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Anaesthesiology Intensive Therapy
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3/2021
vol. 53
 
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Original paper

Passive leg raising in brain injury patients within the neurointensive care unit. A prospective trial

Marlies Bauer
1
,
Daniel Basic
2
,
Marina Riedmann
3
,
Elke Muench
4
,
Ludwig Schuerer
5
,
Claudius Thomé
1
,
Christian F. Freyschlag
1

1.
Department of Neurosurgery, Medical University Innsbruck, Austria
2.
University Clinic of Internal Medicine III, Cardiology and Angiology, Medical University Innsbruck, Austria
3.
Department of Medical Statistics, Informatics and Health Economics, Medical University Innsbruck, Austria
4.
Gesundheitszentrum Weinheim, Rhein-Neckar, Germany
5.
Department of Neurosurgery, Klinikum Bogenhausen, Technical University Munich, Germany
Anaesthesiol Intensive Ther 2020; 53, 3: 200–206
Online publish date: 2021/08/20
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Neurocritical care has substantially evolved over the past years, leading to invasive monitoring of intracranial pressure (ICP), brain tissue oxygena­tion (PbtO2), cerebral blood flow (CBF) (Hemedex), brain function and brain metabolism (microdialysis). It provides an early warning of secondary cerebral deterioration and offers the opportunity to deliver targeted therapy before neuronal damage occurs [1]. Volume management and its influence on outcome in neurocritical care patients, however, have been particularly elusive. Volume status is a major determinant of CBF and PbtO2, and a well-considered fluid management strategy is essential for patients with critical neurological illness [2]. Current guidelines on fluid management in brain-injured patients recommend using fluid balances or central venous pressure (CVP) to guide volume status [3]. Fluid administration aims to increase cardiac output (CO). Considering that only about 50% of all patients are fluid responders, it seems desirable to predict the effect prior to its administration to avoid deleterious effects [4].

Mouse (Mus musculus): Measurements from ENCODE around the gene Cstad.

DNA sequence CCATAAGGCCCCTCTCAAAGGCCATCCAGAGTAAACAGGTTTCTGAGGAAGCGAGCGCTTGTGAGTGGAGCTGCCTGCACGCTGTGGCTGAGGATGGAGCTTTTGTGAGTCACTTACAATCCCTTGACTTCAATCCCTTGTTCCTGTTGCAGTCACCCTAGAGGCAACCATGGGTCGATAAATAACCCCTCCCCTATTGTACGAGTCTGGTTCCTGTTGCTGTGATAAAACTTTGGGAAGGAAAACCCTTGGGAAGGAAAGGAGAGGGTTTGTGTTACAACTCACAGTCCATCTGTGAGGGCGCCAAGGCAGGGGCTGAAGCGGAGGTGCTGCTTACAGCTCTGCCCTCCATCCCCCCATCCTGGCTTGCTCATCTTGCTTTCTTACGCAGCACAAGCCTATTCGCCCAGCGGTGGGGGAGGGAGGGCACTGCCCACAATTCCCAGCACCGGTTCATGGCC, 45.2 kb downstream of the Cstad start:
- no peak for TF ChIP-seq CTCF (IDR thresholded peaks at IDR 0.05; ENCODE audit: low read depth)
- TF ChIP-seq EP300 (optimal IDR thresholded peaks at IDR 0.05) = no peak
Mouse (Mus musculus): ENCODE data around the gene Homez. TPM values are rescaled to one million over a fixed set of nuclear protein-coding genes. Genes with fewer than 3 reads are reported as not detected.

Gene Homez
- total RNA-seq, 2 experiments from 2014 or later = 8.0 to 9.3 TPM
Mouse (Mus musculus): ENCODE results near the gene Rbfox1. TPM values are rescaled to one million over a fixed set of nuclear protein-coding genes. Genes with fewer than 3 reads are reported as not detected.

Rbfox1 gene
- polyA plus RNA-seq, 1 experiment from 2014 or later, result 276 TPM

Passive leg raising (PLR) induces a rapid increase in preload through an increase in venous return, mimicking fluid administration, yet avoiding unnecessary volume administration [5]. Traumatic brain injury (TBI) and aneurysmatic subarachnoid hemorrhage (aSAH) are associated with high morbidity and mortality [6, 7]. Primary injury and a subsequently induced cascade of pathophysiological sequelae determine the outcome in both pathologies [8, 9]. Unfortunately, the use of PLR in patients with acute brain injury has not been assessed based on the belief that intracranial hypertension may be aggravated [5]. This led to the hypothesis that the temporary PLR maneuver might increase ICP due to the increase of cerebral blood volume, but this effect should be self-limiting at the same time. The purpose of our study was to assess the feasibility of PLR in patients with intracranial pathologies in a neurocritical care setting.

Methods